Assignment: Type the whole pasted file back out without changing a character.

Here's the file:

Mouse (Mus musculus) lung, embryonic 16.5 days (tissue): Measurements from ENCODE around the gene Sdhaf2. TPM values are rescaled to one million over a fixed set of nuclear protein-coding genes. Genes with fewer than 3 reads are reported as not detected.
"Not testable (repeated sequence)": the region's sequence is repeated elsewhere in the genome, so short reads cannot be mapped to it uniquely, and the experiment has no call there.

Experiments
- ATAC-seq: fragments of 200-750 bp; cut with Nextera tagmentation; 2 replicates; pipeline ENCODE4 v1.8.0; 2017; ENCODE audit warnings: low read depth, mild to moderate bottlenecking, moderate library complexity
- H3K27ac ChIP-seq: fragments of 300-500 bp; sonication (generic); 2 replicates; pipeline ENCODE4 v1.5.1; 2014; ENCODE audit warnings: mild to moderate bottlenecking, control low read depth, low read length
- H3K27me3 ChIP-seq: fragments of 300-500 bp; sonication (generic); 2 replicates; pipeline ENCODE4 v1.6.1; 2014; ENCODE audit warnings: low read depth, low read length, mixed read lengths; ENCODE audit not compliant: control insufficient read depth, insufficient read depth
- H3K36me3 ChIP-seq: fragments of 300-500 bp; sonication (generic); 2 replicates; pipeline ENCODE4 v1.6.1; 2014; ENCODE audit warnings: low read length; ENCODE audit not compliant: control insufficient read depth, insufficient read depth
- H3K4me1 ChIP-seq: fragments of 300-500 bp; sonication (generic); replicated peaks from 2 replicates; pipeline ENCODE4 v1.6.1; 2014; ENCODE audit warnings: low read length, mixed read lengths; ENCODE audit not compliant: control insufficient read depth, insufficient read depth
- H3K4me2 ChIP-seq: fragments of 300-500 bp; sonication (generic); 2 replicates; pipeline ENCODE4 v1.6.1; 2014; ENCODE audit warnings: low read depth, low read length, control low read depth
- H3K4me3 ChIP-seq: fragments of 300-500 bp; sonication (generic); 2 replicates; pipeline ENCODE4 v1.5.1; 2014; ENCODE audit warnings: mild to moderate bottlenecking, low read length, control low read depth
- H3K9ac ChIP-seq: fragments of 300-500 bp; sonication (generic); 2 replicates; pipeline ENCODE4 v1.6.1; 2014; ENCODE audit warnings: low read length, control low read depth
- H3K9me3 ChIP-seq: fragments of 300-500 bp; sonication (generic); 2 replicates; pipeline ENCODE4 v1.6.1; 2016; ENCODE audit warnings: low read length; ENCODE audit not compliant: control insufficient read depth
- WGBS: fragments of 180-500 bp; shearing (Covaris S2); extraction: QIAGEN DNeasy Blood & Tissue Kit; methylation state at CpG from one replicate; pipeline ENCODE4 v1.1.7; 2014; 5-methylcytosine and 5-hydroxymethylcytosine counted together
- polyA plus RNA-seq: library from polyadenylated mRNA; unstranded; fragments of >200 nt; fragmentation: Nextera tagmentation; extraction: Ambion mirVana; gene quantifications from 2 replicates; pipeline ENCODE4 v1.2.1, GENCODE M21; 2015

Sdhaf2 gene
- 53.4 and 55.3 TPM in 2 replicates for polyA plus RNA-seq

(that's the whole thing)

Mouse (Mus musculus) lung, embryonic 16.5 days (tissue): Measurements from ENCODE around the gene Sdhaf2. TPM values are rescaled to one million over a fixed set of nuclear protein-coding genes. Genes with fewer than 3 reads are reported as not detected.
"Not testable (repeated sequence)": the region's sequence is repeated elsewhere in the genome, so short reads cannot be mapped to it uniquely, and the experiment has no call there.

Experiments
- ATAC-seq: fragments of 200-750 bp; cut with Nextera tagmentation; 2 replicates; pipeline ENCODE4 v1.8.0; 2017; ENCODE audit warnings: low read depth, mild to moderate bottlenecking, moderate library complexity
- H3K27ac ChIP-seq: fragments of 300-500 bp; sonication (generic); 2 replicates; pipeline ENCODE4 v1.5.1; 2014; ENCODE audit warnings: mild to moderate bottlenecking, control low read depth, low read length
- H3K27me3 ChIP-seq: fragments of 300-500 bp; sonication (generic); 2 replicates; pipeline ENCODE4 v1.6.1; 2014; ENCODE audit warnings: low read depth, low read length, mixed read lengths; ENCODE audit not compliant: control insufficient read depth, insufficient read depth
- H3K36me3 ChIP-seq: fragments of 300-500 bp; sonication (generic); 2 replicates; pipeline ENCODE4 v1.6.1; 2014; ENCODE audit warnings: low read length; ENCODE audit not compliant: control insufficient read depth, insufficient read depth
- H3K4me1 ChIP-seq: fragments of 300-500 bp; sonication (generic); replicated peaks from 2 replicates; pipeline ENCODE4 v1.6.1; 2014; ENCODE audit warnings: low read length, mixed read lengths; ENCODE audit not compliant: control insufficient read depth, insufficient read depth
- H3K4me2 ChIP-seq: fragments of 300-500 bp; sonication (generic); 2 replicates; pipeline ENCODE4 v1.6.1; 2014; ENCODE audit warnings: low read depth, low read length, control low read depth
- H3K4me3 ChIP-seq: fragments of 300-500 bp; sonication (generic); 2 replicates; pipeline ENCODE4 v1.5.1; 2014; ENCODE audit warnings: mild to moderate bottlenecking, low read length, control low read depth
- H3K9ac ChIP-seq: fragments of 300-500 bp; sonication (generic); 2 replicates; pipeline ENCODE4 v1.6.1; 2014; ENCODE audit warnings: low read length, control low read depth
- H3K9me3 ChIP-seq: fragments of 300-500 bp; sonication (generic); 2 replicates; pipeline ENCODE4 v1.6.1; 2016; ENCODE audit warnings: low read length; ENCODE audit not compliant: control insufficient read depth
- WGBS: fragments of 180-500 bp; shearing (Covaris S2); extraction: QIAGEN DNeasy Blood & Tissue Kit; methylation state at CpG from one replicate; pipeline ENCODE4 v1.1.7; 2014; 5-methylcytosine and 5-hydroxymethylcytosine counted together
- polyA plus RNA-seq: library from polyadenylated mRNA; unstranded; fragments of >200 nt; fragmentation: Nextera tagmentation; extraction: Ambion mirVana; gene quantifications from 2 replicates; pipeline ENCODE4 v1.2.1, GENCODE M21; 2015

Sdhaf2 gene
- 53.4 and 55.3 TPM in 2 replicates for polyA plus RNA-seq